US election 2016: Battlegrounds targeted as polls tighten
Donald Trump and Hillary Clinton have made renewed attacks on each other's fitness for office as polls suggest the race for the White House is tightening.
Mrs Clinton - who has seen her national opinion poll lead shrink in recent days - targeted her Republican rival's temperament and attitude to women.
Mr Trump said she would be followed into the White House by criminal investigations.
He has gained ground on Mrs Clinton in some swing states, polls suggest.
Thursday's campaigning included a rare appearance by Mr Trump's wife Melania.
In her first speech since July's Republican convention, the former model spoke about being an immigrant and a mother and said her husband would "make America fair".
She also vowed, in a speech in the Philadelphia suburbs, to lead a campaign against cyber-bullying if she becomes first lady, and to combat a culture that has "gotten too mean and too rough".
She made no reference to her husband's record of name-calling on social media.
The BBC poll of polls looks at the five most recent national polls and takes the median value, ie, the value between the two figures that are higher and two figures that are lower.
Mr Trump has gained ground on Mrs Clinton in a number of swing states, including Florida and North Carolina, according to polls. Some national tracker polls are now suggesting the two candidates are neck-and-neck.
The Reuters/Ipsos States of the Nation project estimates Mrs Clinton's odds of winning the necessary 270 Electoral College votes on Tuesday at about 90%, down from 95% last week.
The momentum appears to be with Mr Trump, who has joked about having to stay on message, as the final weekend of campaigning approaches.
He has capitalised on a new FBI investigation into a Clinton aide's emails.
"Here we go again with the Clintons - you remember the impeachment and the problems," Mr Trump said at a rally in Jacksonville, Florida, his fourth appearance in the state.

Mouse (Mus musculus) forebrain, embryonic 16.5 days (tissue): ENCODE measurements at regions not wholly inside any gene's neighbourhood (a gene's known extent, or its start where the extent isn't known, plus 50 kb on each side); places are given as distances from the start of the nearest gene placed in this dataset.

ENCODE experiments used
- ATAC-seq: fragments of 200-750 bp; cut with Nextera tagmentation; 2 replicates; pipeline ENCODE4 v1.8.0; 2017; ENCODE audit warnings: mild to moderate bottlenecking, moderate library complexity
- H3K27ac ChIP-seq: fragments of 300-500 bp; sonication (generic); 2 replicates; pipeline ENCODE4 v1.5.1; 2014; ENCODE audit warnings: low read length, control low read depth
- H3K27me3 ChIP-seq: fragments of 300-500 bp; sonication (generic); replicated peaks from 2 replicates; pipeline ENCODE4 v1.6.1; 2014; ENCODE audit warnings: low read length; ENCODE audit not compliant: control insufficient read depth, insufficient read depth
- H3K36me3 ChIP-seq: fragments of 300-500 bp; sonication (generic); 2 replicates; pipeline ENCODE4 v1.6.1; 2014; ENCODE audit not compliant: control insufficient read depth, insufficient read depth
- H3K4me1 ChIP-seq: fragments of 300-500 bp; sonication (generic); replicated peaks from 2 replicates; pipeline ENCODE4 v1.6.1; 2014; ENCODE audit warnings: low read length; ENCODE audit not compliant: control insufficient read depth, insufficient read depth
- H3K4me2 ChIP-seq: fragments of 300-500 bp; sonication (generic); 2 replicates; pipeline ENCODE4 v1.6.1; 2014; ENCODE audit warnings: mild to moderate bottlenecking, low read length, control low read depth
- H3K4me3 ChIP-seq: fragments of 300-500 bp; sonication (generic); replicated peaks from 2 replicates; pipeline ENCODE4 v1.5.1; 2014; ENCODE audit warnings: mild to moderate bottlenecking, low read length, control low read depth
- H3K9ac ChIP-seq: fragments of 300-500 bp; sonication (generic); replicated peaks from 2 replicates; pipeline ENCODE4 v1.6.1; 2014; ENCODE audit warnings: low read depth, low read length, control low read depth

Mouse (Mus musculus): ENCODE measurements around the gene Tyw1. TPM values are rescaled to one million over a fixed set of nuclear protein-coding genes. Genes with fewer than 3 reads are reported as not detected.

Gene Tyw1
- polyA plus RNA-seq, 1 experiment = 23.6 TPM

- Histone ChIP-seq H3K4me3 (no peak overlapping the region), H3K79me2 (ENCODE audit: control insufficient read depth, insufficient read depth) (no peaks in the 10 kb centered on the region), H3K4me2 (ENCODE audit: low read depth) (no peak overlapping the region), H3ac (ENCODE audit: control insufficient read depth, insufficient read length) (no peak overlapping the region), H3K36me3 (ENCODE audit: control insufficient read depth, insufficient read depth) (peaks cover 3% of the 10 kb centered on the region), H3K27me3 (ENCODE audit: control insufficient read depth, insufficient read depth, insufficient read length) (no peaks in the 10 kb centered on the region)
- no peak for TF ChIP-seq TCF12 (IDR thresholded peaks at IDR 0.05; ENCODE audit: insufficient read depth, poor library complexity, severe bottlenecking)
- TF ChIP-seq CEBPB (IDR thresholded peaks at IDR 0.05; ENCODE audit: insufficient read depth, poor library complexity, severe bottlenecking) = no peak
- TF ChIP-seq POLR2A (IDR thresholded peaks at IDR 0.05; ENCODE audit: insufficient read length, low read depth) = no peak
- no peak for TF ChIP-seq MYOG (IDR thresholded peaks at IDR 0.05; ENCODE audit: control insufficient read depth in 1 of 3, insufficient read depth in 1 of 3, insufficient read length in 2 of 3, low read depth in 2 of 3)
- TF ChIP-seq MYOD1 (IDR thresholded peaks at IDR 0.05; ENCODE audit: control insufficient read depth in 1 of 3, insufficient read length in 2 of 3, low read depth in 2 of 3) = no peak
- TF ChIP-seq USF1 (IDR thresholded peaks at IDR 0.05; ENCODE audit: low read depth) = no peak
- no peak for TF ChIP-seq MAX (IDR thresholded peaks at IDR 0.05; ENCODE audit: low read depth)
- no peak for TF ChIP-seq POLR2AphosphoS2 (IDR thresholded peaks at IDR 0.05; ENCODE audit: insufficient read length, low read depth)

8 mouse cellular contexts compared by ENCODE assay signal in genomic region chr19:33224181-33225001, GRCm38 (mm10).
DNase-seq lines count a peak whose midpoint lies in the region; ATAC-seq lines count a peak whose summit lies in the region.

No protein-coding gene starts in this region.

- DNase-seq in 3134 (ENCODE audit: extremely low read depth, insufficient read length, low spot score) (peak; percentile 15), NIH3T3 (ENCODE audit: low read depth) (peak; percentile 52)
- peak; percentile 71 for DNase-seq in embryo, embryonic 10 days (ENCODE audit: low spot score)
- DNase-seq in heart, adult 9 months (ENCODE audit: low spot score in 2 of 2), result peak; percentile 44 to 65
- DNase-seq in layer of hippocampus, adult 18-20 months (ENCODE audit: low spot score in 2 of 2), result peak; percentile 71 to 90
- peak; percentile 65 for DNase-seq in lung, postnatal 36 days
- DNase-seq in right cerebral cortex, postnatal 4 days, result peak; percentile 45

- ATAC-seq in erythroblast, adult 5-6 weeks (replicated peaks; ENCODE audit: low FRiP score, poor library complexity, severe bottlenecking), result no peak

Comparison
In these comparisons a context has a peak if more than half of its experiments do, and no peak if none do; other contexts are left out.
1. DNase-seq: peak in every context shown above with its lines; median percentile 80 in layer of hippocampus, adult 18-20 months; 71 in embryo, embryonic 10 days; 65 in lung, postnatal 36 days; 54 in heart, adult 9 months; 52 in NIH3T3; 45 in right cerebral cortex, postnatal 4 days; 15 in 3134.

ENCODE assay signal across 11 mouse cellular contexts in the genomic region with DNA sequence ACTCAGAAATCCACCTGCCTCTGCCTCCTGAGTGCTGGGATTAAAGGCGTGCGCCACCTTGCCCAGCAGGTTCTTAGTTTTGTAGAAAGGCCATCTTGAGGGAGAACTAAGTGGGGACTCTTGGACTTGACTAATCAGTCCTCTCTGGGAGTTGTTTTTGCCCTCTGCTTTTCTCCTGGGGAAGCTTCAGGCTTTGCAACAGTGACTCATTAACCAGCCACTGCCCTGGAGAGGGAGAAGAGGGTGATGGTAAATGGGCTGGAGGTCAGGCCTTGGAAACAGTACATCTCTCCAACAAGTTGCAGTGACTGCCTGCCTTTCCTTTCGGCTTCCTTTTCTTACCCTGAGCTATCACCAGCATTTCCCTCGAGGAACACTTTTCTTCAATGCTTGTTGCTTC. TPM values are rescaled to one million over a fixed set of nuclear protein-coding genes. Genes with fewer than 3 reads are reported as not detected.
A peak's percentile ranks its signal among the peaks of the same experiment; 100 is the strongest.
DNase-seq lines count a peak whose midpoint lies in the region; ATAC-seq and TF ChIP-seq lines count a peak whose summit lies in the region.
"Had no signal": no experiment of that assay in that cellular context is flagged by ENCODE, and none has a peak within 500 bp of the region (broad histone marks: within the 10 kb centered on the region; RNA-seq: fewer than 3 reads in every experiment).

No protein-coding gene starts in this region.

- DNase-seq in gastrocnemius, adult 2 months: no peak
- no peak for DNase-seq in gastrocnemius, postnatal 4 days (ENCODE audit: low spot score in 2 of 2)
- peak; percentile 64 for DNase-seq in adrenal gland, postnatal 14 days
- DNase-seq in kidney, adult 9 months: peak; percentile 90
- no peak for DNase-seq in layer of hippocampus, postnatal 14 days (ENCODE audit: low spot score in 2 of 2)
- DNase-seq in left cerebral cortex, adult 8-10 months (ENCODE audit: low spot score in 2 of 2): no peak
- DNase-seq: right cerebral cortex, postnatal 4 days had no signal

"That's not what we need in our country, folks. We need someone who is ready to go to work."
Later, at a night-time rally in North Carolina, he delivered a speech on defence in which he said he could not imagine Mrs Clinton as commander-in-chief.
Mrs Clinton continued to focus on Mr Trump's character, telling a rally in North Carolina: "He has spent this entire campaign offering a dog whistle to his most hateful supporters.
"This has never happened to a nominee of a major party."
She added: "If Donald Trump were to win this election we would have a commander-in-chief who is completely out of his depth and whose ideas are incredibly dangerous."
President Barack Obama has been working almost as hard as Mrs Clinton, as he attempts to rally support among young voters and African Americans.
Analysis of early voting returns suggests black voters may not be turning out in the kinds of numbers they did for Obama in 2012.
Alluding to Mr Trump's past as a reality TV show host, Mr Obama told students at Florida International University in Miami: "This isn't a joke. This isn't Survivor. This isn't The Bachelorette. This counts."
Mrs Clinton also got a boost from her one-time rival for the Democratic nomination, Bernie Sanders. He appeared alongside her at a rally in North Carolina on Thursday evening, praising her commitment to increasing the minimum wage and tackling inequality.
Music star Pharrell Williams was also at the event, hailing Mrs Clinton's record on women's rights.
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